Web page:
LO & Big Layoffs LO6318 [ self-evident truths question-mark]

Sat, 30 Mar 1996 09:33:24 -0800

Replying to LO6230 --

Rol and I seem to have started a conversation which probably needs to escape
from this thread.

>From his last post

>If said, "So how do we create societies in which it is in the interests of
the phylum Corporation to act in our interest as well as its own?"

>To which I responded, "It's a great question. It assumes that we a) have
a common interest, and b) that we know what it is, and c) therefore a
corporation can also easily know what that common interest is.

>All our recent history says that none of a, b, or c hold. Now what should
a corporation do?"

>In abbreviated form, If responded, "If however we can get clearer on your
a and b then it may be that societies can set or evolve norms, values,
polical structures etc that encourage the evolution of appropriate
corporate behaviour.

>What a and b seem to me to amount to is a declaration into the world of
some [more?] truths that those who declare them hold to be self-evident.
The last time that was tried it laid the foundation for the emergence of a
fairly successful 'corporation'."

---- End quotes ----

>If, I am completely in agreement with your position on this. I am
expressing concern only with the notion that corporations may somehow
perceive self-evident truths and be able to act on them without the
leadership of society at large.

Rol, I too am in complete agreement. I do not see how corporations can be
expected to perceive and act on self-evident truths without the leadership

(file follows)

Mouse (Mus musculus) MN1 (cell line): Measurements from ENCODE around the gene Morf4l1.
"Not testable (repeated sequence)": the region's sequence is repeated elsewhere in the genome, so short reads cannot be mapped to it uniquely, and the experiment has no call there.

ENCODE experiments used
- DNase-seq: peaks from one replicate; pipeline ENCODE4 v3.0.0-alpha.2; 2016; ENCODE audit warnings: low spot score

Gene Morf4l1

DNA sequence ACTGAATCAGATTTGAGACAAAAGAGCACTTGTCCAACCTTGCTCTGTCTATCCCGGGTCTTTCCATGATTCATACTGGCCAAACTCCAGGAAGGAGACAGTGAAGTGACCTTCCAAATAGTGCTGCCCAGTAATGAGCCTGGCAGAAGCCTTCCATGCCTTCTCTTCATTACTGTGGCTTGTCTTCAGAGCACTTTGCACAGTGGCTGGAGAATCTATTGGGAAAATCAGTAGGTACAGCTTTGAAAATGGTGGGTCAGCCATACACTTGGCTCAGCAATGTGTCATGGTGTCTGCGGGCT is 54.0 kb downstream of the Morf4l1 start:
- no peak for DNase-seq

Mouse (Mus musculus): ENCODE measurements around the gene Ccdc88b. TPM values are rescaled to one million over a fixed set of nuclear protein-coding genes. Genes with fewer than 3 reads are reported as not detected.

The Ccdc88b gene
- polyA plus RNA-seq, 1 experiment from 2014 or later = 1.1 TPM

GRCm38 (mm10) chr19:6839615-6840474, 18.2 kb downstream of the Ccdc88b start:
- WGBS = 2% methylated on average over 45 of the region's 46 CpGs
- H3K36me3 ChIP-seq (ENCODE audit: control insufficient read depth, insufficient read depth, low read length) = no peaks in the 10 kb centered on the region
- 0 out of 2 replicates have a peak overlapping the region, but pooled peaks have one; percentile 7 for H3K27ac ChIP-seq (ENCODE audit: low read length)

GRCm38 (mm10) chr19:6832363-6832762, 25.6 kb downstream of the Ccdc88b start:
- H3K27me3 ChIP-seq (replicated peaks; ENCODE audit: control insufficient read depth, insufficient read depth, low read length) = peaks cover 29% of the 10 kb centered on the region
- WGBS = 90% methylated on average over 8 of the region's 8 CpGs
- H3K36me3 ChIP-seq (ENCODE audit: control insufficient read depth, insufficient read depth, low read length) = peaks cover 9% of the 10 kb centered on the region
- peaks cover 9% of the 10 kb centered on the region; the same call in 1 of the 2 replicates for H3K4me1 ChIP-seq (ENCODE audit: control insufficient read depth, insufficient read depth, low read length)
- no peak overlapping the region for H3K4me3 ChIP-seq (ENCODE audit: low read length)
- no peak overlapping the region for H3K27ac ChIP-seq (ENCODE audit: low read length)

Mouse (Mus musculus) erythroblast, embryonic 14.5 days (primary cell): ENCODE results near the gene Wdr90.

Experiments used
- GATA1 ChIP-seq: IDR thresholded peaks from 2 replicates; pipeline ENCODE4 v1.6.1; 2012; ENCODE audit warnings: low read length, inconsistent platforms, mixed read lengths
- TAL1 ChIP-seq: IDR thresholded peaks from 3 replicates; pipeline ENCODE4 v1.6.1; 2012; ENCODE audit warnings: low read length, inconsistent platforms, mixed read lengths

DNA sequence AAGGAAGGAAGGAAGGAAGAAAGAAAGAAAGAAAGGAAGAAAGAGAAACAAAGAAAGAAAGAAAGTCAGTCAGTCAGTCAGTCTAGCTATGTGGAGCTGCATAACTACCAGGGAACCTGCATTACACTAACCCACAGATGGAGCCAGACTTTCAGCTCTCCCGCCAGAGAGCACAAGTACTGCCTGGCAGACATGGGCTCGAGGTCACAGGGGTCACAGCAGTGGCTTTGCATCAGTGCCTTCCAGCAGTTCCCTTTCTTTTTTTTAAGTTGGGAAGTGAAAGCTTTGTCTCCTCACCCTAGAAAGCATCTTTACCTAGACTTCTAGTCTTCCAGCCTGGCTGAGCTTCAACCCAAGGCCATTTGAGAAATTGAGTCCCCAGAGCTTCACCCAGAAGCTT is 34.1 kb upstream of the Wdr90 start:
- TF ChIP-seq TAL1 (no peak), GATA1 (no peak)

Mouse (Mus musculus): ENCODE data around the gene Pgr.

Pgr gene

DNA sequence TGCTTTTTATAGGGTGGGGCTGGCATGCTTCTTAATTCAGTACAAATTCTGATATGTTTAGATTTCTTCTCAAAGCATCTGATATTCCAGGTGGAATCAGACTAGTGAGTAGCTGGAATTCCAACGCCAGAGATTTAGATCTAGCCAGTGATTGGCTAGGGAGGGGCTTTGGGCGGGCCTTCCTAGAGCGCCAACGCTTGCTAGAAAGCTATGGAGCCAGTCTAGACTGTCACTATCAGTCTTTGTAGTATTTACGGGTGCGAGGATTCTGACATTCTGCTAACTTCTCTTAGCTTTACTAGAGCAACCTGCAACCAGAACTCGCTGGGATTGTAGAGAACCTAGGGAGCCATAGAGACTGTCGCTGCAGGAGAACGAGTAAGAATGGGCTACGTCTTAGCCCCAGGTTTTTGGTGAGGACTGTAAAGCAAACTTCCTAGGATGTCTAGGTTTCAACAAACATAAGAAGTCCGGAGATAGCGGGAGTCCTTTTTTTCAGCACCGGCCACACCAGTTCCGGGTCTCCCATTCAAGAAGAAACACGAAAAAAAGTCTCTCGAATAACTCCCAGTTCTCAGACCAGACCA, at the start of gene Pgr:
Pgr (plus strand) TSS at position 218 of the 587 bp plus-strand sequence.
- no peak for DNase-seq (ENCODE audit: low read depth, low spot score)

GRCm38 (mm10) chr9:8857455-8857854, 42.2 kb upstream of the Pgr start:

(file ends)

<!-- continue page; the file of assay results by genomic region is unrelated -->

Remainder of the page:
of society at large.

So what does society at large want? Is it ready to set the rules of the
corporate game to encourage such behaviour by corporations. Michael
Rothschild in Bionomiocs [Futura 1992] and Tom Lloyd in The 'Nice' Company
[Bloomsbury 1990] give example ideas starting from the proposition that
corporations are organisms bent on their own survival.

You went on

>I perceive a fair amount of we/they dichotomy on these very difficult issues
-- both on this list and in the world at large. If only it weren't for
[examples deleted]

People always talk as if THEIR values are self-evidently the correct ones.
Unfortunately that is seldom the case.

Again I agree completely. Dare I say it is self evident to me?

Then [ cutting a bit]
> we should perhaps try to take the next step forward. But it is we who
should do that, not not any subset of our society. Another opportunity for
personal responsibility.

Again I agree and you have got me reflecting on whether I personally act
consistently with my values whatever they are. Yet I also detect some
shared concerns and personal beliefs on this list [for sustainability, for
learning, for a future that is not simply a reflection of some patterns
that have worked well for 100 or 500 years. Is there any way of creating
or at least starting some declaration of those values which become
self-evident only because those who declare them say so. Until this
happens, until personal responsibilities interconnect into a wider system
of values will anything change?

P.S Sorry for the delayed reply. The gremlins delayed digest 578

If Price
The Harrow Partnership
Pewley Fort Guildford UK
Now on 101701.3454@compuserve.com



Learning-org -- An Internet Dialog on Learning Organizations For info: <rkarash@karash.com> -or- <http://world.std.com/~lo/>